No Match Found
The countries of the Gulf Cooperation Council (GCC) are building sustainability targets into their national development plans. To succeed, they must focus on transportation and mobility as a core element in these efforts. Most transportation in the region, particularly in cities, is dominated by road infrastructure and privately owned vehicles, leading to considerable CO2 emissions, congestion, and the consequent economic costs. This prevents countries from achieving their sustainability goals.
To reverse this trend, several GCC cities are investing heavily in building new, and modernizing existing, public transport systems including new metro, tram, and bus networks. Some also have ambitious goals to adopt leading smart mobility technologies within the next decade. However, we believe governments must aspire to more. They need a comprehensive framework that will “invert the transport pyramid,” de-emphasizing privately owned cars and expanding public transport, along with electric- and hybrid-powered cars and trucks, vehiclesharing programs, and micromobility solutions such as bicycles and scooters.
Such a comprehensive framework has two main effects. It can ensure that people and goods move around in a self-sustaining, intelligent, and carbon-neutral way. We also forecast that it can unlock about US$400 billion in economic value over the next 20 years.
This comprehensive framework rests upon five pillars: public transport, electrification, shared mobility, soft modes of transport, and future communities. Supporting these pillars is a foundation composed of four elements: infrastructure, technology, policies, and funding.
Governments in the GCC have ambitious goals to reduce greenhouse-gas emissions and improve sustainability overall. However, they have made limited progress in terms of sustainable mobility, particularly in the region’s cities. The mobility sector contributes about one-fourth of CO2 emissions worldwide, placing the sector at the heart of any national sustainability agenda.
Most municipal designs in the GCC still prioritize privately owned vehicles, with other forms of personal transport less popular and less important from a policy standpoint. To meet ambitious sustainability agendas, governments should aspire to “invert the transport pyramid,” deprioritizing private cars and giving greater emphasis to alternate forms of transportation. These include public transport, vehicle sharing, electric and hybrid powertrains, and lessenergy-intensive modes of transport such as bicycles, scooters, and walking (see Exhibit ).
Inverting the pyramid in this way requires a comprehensive framework, building next-generation transport systems and integrating technology and sustainable thinking into policymaking, urban planning, and infrastructure development.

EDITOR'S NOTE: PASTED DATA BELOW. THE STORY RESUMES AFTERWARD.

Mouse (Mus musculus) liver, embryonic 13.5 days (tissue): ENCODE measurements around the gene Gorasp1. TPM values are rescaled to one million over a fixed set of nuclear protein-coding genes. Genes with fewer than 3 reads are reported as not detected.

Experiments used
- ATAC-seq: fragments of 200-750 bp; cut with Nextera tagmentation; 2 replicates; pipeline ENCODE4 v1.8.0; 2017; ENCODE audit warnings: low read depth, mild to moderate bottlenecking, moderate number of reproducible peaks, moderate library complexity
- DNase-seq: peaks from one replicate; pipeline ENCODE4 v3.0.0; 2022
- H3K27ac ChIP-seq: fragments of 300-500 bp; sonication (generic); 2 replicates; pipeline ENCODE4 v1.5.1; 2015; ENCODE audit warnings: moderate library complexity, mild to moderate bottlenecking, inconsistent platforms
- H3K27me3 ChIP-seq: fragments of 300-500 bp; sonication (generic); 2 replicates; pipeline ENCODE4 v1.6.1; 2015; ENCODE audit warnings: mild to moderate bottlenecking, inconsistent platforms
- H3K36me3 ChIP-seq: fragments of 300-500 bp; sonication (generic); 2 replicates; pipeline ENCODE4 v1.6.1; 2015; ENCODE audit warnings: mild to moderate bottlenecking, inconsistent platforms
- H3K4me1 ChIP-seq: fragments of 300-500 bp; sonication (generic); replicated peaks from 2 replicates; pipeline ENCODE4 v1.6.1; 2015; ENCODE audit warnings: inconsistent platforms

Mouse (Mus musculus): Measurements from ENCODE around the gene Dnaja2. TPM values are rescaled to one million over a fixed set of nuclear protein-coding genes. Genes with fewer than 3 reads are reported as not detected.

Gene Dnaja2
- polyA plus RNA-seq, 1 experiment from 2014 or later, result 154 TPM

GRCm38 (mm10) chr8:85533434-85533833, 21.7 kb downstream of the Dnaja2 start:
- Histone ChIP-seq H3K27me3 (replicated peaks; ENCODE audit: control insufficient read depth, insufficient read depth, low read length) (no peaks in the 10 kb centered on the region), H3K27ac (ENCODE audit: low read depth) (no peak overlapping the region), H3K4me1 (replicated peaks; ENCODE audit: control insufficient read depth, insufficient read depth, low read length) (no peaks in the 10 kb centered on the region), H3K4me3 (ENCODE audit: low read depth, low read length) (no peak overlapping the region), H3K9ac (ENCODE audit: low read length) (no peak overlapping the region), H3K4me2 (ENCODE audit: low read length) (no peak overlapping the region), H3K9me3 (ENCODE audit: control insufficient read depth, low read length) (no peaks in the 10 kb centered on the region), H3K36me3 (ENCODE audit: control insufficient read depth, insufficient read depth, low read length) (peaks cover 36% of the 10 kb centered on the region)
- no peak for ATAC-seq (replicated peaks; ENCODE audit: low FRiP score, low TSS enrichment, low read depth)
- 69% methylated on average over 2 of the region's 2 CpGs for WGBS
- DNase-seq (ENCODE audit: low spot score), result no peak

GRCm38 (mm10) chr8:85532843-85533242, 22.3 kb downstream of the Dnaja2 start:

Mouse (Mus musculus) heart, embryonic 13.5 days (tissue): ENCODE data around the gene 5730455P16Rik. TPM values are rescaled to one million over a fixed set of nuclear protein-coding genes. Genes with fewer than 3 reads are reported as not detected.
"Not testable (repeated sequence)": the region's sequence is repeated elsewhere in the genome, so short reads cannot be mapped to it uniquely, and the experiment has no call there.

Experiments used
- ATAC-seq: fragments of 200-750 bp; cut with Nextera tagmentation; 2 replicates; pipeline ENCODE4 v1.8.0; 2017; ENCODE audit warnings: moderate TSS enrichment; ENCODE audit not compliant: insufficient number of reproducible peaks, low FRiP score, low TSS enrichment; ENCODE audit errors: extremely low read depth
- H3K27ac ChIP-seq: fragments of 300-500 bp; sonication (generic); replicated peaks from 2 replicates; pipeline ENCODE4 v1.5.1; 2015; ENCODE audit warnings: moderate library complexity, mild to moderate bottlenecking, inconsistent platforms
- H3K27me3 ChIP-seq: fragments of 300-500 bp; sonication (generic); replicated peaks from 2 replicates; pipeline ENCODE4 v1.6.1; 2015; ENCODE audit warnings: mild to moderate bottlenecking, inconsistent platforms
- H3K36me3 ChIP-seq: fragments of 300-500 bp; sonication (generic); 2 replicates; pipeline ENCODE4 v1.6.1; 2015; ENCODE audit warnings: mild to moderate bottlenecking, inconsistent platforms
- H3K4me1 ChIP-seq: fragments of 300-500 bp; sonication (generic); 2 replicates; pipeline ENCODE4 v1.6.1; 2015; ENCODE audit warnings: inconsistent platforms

GCC countries need to adopt a comprehensive framework consisting of five pillars on a foundation of four enabling elements to modernize the transportation sector sustainably (see Exhibit ).
The five pillars represent different solutions that affect transportation.
A multi-modal, integrated, and robust public transport system is central to sustainable mobility systems. Governments should continue to invest in these systems, with the goal of eventually shifting to a fully electric fleet. Advancing public transport ridership has allowed urban areas across the globe to overcome many less-than-efficient mobility and societal outcomes.
Governments should enable and incentivize greater adoption of EVs. In 2020, 3.2 million EVs were sold worldwide, up 43 percent over 2019, during a pandemic and an economic slowdown, when the overall car industry shrank by 14 percent.
Cities can move commuters more efficiently by reducing the reliance on personal vehicles and using shared mobility solutions to increase riders per vehicle. The market expansion of ride-hailing players has proven that shared mobility as a business model works well within a lightly regulated market, while improving asset utilization.
Soft modes of transport
Micromobility solutions can increase the options for urban residents and increase usage of public transport by addressing first-mile and last-mile connection challenges. City governments should continue to deploy such alternatives as bike-sharing and e-scooters in major cities.
Governments can reduce the need for transportation through sustainable urban designs that use new living and community concepts to make vital goods and services available within walking distance from residential areas. Roshn and the Line at NEOM in Saudi Arabia are good examples of this approach.
Established GCC cities can start by creating “sustainable mobility districts.” These would be new developments with carbon-neutral transportation modes, drones for delivery, work from home options, and variants of e-scooters and e-cycles. Dedicated test areas can also be created within certain parts of the city, such as running an autonomous shuttle on dedicated low-risk lanes connecting multiple tourist spots. This can validate the increased safety, sustainability, and accessibility benefits and train the automated vehicle algorithms on GCC-specific terrain and traffic conditions, paving the way for wider adoption.
GCC countries have taken important steps to build sustainability into their national development. They must now apply this approach to the mobility sector. By “inverting the transport pyramid,” governments can improve their sustainability performance, making GCC cities safer, healthier, and more economically relevant for today’s residents and future generations.